John 18:37 Pilate asked [Jesus], “So you are a king?” Jesus answered, “You say that I am a king. For this I was born, and for this I came into the world, to testify to the truth. Everyone who belongs to the truth listens to my voice.” 38 Pilate asked him, “What is truth?”
“What is Truth?” Pilate’s question. Our’s today. The question, in the text, is rhetorical. Pilate is either being evasive or dismissive. It is the end of the conversation for Pilate. The reader and the church know otherwise, or at least we should. The truth is standing right in front of him. In the 4th Gospel — as the church has held ever since — truth is a person, the Word made flesh. In fact, Jesus does not claim here to be truth itself, but rather, Jesus is the one who makes God known. The words of the gospel point to the Word, the Word makes God known in order that we may “belong to the truth.”
Using a bit of modern Evangelical language, the goal of the biblical testimony is that we may have a personal relationship with God through Jesus Christ. Truth, then, cannot be reduced to objective “facts,” but is known and made known in our relationship with God and one another. This is an abstract idea, but attested repeatedly in Scripture. The evidence and measure of our relationship with God in Christ is how we treat one another. This is why — I suspect — in Matthew 25 for example, Jesus suggests that we meet him in the face of poor we feed, or deny him by ignoring the needs of the rejected and outcast. This is why — as I illustrated in my last post — hundreds of verses in the biblical text address how we treat one another, especially the least.
The beauty of this simple, ironic scene from John, is its unveiling of our most fundamental confusion about the Bible. Truth is not about certain knowledge; truth is the One to whom we belong. For Christians -- I would argue -- the Bible is the word of God only in a derivative sense, only in the sense that it brings us into relationship with God through Jesus Christ. Truth, then, cannot be reduced to “facts,” no more than a relationship can be reduced to sentences. In my previous post, I listed the seven passages that are argued to condemn same sex acts as antithetical to the Christian lifestyle. In these “facts” we claim to possess the truth. Friends, we do not possess the truth, we belong to it. The truth possess us.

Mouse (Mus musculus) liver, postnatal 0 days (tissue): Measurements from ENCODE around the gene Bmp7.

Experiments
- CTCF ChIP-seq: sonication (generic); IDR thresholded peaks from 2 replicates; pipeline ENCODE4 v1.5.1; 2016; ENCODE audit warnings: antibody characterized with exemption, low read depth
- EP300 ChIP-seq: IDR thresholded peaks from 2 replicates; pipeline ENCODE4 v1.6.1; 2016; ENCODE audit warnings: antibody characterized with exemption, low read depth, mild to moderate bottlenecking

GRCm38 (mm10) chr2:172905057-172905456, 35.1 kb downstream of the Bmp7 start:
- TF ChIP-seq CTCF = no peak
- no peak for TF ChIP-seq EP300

This misunderstanding exists among modern liberals and conservatives, alike. Modern Liberals have attempted to burrow beneath the testimony and discover truth by the measure of our scientific, analytic reason. The question for liberals is “Did it happen? What did the original author really think and say?” Modern conservatives, in a parallel quest for objective certainty, freeze the text as if each verse were a “fact” given to us by God. Both ways of reading are dead ends. We do not possess the truth, we belong to God, and that belonging is evidenced in how we treat one another. Until we recognize that mistake, I fear we will never move forward as a church. I pray that as our General Conference ponders: “What is Truth?” that we observe Jesus standing before us, always standing before us, his light, his love, guiding our way.
-- Rev. Mark F. Sturgess